The rx 6500 xt is an entry-level GPU aimed at people who've hung on to two-generations-old CPUs or those upgrading from the Radeon RX 570. It's priced just below Nvidia's GeForce GTX 1650 Super, which is one of the most popular GPUs on the market today, and is intended for budget gaming at 1080p.
The 6500 XT has a few notable quirks that make it stand out from its competition. For starters, it has 4GB of GDDR6 memory compared to the typical 8GB found on competing cards. This limits the card's support for high-resolution textures and broad 3D models in games. Thankfully, AMD's Smart Access Memory technology is capable of reducing this bottleneck somewhat.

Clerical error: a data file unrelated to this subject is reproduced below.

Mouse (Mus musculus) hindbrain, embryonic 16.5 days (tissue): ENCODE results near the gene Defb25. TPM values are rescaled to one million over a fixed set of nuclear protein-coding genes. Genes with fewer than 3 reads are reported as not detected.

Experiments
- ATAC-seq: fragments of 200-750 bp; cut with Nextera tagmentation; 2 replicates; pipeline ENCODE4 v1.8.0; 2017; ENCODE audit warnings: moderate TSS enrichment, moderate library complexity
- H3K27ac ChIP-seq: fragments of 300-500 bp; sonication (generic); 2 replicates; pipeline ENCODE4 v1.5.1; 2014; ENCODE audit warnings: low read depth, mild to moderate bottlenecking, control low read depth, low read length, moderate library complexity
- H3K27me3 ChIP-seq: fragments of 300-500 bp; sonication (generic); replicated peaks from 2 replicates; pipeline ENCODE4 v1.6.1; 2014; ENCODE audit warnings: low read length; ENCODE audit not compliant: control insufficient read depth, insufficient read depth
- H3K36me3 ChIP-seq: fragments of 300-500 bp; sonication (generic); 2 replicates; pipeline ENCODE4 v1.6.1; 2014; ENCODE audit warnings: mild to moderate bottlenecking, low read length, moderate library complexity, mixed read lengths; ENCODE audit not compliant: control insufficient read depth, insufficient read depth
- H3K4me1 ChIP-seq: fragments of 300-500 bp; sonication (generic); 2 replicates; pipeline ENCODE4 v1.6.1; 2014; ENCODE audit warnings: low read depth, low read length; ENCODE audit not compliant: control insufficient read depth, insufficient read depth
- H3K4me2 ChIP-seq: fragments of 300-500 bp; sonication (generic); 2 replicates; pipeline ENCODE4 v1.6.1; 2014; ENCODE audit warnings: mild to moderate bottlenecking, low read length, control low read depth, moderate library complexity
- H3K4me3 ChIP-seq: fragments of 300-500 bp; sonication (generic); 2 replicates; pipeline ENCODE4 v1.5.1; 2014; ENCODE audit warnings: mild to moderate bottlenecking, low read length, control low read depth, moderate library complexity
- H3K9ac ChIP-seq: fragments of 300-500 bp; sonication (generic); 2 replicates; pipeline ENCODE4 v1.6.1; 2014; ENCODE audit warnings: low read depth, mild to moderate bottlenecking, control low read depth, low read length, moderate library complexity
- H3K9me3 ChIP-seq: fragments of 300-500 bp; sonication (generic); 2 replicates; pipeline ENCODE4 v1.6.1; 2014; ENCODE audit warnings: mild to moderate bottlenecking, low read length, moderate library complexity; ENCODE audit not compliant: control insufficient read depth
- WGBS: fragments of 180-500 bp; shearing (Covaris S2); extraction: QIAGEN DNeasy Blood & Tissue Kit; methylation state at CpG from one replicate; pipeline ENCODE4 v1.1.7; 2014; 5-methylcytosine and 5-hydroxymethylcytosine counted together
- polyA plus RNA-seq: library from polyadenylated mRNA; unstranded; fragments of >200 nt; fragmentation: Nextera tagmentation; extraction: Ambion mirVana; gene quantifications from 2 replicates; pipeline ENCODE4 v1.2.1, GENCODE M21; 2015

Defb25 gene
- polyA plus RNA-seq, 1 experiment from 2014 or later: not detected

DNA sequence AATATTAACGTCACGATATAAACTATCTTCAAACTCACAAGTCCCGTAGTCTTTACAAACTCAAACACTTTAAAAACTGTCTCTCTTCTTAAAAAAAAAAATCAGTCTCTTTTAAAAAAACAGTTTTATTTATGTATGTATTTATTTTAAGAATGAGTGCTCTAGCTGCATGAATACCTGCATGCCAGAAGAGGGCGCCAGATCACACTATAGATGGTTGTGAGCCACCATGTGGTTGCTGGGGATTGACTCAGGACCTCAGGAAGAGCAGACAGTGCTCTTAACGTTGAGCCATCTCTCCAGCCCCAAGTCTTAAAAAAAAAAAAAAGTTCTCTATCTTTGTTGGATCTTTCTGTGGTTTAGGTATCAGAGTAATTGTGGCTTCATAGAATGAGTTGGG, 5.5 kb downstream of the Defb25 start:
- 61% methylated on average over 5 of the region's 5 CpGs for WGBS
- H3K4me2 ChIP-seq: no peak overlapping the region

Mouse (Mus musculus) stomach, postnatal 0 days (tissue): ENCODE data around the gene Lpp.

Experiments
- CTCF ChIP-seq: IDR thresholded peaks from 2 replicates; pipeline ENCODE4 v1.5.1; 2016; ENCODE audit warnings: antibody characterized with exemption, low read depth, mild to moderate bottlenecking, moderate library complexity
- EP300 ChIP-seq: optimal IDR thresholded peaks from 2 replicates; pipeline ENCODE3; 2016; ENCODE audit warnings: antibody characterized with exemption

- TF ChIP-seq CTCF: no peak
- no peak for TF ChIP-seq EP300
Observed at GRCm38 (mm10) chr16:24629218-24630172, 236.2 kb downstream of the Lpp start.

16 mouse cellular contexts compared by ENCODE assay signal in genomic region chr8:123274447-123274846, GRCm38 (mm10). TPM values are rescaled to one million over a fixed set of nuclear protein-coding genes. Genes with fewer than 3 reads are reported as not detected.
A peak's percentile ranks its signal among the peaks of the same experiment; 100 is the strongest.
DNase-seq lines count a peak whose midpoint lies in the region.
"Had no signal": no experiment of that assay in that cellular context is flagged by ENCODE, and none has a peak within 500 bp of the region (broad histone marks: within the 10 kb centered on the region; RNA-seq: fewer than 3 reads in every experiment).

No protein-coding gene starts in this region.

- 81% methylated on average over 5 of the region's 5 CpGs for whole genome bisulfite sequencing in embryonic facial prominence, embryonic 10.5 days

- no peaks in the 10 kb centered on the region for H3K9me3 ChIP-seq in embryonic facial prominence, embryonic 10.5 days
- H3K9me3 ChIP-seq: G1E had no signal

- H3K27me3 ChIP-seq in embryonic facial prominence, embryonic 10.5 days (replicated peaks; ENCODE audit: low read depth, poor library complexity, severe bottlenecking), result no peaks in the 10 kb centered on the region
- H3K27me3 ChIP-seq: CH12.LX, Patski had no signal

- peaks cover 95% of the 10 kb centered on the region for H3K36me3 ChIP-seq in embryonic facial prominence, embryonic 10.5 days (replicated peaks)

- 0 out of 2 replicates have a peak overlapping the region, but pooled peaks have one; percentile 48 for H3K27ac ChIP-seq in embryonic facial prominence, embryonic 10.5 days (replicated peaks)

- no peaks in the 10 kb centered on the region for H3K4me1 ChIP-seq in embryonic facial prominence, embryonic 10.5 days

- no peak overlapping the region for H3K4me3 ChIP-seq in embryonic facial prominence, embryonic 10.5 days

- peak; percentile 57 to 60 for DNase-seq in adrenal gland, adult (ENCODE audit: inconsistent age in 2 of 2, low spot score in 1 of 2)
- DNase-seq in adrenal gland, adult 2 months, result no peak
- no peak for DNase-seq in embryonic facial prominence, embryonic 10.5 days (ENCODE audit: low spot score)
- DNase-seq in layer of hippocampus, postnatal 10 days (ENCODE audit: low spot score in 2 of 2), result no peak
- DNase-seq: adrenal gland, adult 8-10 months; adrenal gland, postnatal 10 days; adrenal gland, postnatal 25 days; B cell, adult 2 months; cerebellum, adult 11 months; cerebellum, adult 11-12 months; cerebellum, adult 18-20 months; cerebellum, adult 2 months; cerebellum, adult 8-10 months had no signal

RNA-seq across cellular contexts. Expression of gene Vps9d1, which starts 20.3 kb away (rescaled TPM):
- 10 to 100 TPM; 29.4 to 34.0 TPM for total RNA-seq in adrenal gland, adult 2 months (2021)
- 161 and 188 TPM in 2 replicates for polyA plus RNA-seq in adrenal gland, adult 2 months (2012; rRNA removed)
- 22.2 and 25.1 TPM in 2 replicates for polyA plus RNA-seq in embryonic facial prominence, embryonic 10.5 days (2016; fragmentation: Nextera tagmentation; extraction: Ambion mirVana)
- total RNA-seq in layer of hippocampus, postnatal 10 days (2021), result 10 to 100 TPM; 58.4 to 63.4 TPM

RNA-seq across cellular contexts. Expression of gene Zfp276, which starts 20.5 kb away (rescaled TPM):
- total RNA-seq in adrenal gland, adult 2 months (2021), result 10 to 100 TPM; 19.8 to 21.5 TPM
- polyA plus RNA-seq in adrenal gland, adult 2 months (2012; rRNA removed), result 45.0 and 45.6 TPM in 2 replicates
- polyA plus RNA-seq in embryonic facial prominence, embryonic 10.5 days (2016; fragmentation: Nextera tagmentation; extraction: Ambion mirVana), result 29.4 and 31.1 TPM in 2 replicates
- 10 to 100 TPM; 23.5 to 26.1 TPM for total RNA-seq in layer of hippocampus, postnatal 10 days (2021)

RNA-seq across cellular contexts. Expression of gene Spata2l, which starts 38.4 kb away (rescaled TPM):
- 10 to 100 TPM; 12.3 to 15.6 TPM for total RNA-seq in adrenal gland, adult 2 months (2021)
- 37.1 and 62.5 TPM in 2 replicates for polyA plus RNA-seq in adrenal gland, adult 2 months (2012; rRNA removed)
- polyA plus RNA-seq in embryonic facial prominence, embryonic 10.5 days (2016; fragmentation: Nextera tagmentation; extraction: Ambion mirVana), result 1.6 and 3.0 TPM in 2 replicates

Another oddity is that the chip has just four PCIe 4.0 lanes, which is almost unheard of in a gaming graphics card. This limits the card's performance when paired with older systems that use PCIe 3.0 lanes. In modern systems with a PCIe 4.0-compatible motherboard and CPU, the 6500 XT should run at its intended medium to high graphics settings.
Finally, the 6500 XT isn't well-equipped to handle content creation workloads. Its weak performance in this area is particularly noticeable when compared to the RTX 3050, and it isn't much better than the more expensive RX 580. That's an unfortunate fact, considering that it's a graphics card designed to compete with Nvidia's GPUs in the $300 price-range and beyond. That's a market where Nvidia's hardware encoding has become increasingly important for users who record their gaming sessions or plan to stream them online.